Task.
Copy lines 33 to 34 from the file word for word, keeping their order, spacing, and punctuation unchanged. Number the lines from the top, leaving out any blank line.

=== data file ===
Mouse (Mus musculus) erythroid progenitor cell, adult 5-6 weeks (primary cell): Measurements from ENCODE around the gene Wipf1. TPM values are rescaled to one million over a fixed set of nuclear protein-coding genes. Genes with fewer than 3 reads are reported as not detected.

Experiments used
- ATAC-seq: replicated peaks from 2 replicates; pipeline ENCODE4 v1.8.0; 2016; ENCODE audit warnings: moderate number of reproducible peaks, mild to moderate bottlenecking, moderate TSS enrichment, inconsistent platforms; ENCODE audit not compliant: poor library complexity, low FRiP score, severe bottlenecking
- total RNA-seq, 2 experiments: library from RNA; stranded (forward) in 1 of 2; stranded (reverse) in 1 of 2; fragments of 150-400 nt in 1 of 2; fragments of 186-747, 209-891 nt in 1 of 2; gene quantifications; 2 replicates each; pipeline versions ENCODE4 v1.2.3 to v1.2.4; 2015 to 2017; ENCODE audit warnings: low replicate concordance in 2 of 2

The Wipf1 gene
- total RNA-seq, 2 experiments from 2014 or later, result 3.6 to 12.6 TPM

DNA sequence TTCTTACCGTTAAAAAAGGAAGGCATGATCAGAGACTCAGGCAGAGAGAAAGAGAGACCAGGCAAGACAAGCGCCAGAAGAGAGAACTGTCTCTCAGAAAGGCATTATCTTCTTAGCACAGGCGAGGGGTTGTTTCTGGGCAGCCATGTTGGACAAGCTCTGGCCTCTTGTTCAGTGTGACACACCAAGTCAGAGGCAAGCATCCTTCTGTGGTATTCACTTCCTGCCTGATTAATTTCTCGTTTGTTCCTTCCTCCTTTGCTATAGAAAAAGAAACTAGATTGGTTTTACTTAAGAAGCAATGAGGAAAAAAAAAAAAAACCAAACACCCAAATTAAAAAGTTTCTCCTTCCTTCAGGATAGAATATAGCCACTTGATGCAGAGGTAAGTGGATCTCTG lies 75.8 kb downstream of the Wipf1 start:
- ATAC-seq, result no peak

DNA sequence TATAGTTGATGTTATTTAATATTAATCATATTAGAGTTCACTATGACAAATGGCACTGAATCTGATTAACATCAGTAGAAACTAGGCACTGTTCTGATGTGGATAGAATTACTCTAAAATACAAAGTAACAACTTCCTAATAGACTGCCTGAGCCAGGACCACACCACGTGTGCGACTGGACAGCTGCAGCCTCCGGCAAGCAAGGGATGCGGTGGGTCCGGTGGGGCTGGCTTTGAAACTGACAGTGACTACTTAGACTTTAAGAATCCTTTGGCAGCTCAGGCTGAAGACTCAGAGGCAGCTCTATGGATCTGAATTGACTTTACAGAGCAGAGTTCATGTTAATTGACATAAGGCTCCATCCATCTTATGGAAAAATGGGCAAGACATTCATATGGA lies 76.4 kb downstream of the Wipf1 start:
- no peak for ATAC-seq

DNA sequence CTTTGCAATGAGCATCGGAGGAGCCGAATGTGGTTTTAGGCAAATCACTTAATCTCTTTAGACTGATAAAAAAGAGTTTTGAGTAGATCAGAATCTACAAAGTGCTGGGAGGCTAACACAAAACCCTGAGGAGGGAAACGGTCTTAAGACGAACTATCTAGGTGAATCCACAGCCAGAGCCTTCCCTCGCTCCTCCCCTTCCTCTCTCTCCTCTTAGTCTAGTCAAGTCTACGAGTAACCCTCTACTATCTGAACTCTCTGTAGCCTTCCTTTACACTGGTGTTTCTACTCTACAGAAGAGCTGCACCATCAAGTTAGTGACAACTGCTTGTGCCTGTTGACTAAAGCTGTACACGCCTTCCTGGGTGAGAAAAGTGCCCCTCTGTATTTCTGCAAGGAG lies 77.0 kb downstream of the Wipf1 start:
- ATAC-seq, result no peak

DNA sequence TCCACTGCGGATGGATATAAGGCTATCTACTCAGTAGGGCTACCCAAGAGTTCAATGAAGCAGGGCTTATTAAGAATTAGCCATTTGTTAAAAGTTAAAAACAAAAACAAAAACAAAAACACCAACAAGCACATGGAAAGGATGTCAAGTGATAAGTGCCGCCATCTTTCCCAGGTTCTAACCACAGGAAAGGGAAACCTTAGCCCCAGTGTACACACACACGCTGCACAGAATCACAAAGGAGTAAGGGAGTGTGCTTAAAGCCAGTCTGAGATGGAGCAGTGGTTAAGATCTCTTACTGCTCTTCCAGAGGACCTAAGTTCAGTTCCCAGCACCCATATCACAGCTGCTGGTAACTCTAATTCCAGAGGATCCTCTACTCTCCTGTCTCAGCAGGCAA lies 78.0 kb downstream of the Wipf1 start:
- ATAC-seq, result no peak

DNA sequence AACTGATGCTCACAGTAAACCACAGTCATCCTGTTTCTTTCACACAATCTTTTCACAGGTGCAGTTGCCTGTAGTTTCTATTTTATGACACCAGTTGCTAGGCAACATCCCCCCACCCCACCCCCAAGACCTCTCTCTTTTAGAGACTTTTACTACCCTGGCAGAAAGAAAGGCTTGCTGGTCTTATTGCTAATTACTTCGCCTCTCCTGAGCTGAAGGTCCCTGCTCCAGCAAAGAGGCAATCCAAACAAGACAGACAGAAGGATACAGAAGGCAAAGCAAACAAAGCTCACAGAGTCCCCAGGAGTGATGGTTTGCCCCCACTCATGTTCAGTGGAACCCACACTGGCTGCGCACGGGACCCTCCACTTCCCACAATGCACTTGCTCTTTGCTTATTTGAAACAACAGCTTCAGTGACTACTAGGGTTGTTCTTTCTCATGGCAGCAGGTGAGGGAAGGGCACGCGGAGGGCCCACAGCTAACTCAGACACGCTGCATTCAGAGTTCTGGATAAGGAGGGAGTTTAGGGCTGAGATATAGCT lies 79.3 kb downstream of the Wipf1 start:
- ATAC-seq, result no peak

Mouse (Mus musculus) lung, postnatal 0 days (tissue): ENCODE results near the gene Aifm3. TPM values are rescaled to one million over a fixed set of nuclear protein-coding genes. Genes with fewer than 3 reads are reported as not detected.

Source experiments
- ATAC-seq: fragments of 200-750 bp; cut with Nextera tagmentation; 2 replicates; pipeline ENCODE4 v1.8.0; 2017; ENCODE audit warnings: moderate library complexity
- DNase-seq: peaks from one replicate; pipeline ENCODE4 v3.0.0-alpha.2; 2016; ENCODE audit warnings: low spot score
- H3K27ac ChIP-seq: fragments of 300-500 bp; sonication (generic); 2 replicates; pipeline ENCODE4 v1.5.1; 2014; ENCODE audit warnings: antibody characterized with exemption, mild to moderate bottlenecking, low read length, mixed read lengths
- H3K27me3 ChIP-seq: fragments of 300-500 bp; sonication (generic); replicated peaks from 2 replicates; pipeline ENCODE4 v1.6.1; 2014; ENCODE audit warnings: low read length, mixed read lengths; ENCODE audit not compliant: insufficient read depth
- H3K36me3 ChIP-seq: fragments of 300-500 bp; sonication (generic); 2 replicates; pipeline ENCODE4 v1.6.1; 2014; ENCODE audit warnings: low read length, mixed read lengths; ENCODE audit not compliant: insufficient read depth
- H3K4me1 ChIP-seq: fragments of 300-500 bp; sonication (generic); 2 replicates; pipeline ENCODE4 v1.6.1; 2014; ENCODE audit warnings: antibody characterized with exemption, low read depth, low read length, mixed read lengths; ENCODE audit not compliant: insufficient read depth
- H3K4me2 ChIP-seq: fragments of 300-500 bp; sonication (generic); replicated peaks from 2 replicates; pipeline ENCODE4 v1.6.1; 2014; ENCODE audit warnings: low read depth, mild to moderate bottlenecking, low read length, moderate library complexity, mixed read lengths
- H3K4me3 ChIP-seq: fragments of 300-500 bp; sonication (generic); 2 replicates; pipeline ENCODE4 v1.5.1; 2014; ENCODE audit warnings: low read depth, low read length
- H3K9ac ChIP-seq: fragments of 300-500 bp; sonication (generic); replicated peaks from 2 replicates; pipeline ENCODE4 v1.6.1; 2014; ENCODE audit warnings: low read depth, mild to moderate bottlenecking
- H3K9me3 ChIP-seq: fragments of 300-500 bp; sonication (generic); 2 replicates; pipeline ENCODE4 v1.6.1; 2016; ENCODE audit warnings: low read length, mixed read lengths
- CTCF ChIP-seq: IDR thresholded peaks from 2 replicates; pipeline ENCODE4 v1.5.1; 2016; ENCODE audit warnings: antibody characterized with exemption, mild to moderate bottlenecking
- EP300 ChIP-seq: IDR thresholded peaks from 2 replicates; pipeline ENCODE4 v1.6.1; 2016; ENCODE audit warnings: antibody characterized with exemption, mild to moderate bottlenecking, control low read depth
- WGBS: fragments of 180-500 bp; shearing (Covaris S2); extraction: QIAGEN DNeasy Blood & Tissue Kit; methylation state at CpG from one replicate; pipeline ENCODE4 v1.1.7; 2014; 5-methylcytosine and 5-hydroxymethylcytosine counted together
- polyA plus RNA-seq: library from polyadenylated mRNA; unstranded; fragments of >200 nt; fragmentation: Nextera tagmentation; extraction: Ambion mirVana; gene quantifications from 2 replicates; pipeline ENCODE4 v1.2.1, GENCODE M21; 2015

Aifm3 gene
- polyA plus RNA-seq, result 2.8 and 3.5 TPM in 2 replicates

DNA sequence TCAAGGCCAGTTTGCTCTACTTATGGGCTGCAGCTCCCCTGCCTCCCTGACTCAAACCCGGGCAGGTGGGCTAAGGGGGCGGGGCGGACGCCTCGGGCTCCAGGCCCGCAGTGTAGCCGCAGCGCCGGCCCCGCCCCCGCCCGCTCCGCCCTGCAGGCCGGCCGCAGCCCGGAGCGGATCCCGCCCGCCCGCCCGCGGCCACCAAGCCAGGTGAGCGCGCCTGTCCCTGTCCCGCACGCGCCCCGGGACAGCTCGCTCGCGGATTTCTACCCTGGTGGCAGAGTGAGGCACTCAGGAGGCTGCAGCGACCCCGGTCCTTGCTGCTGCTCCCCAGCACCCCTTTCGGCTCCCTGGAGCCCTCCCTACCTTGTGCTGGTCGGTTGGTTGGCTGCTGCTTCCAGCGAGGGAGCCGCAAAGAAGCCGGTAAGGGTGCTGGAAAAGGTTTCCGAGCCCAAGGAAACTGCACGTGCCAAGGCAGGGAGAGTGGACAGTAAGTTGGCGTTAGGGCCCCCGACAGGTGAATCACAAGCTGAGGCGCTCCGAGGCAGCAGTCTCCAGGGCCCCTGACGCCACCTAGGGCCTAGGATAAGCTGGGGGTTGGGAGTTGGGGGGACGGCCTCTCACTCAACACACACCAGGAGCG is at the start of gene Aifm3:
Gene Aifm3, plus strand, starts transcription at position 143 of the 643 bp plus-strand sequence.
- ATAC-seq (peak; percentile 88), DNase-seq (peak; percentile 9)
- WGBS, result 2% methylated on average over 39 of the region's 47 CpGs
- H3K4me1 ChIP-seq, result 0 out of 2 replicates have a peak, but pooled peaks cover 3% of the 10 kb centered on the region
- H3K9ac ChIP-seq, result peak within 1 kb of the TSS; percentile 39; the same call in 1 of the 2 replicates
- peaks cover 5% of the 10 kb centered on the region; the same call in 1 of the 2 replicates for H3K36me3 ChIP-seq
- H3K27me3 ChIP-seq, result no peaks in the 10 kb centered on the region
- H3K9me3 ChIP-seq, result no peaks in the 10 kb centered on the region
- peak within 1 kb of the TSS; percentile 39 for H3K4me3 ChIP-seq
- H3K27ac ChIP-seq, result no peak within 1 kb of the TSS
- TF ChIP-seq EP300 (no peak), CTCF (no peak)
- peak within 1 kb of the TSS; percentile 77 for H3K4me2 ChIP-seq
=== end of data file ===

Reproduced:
Aifm3 gene
- polyA plus RNA-seq, result 2.8 and 3.5 TPM in 2 replicates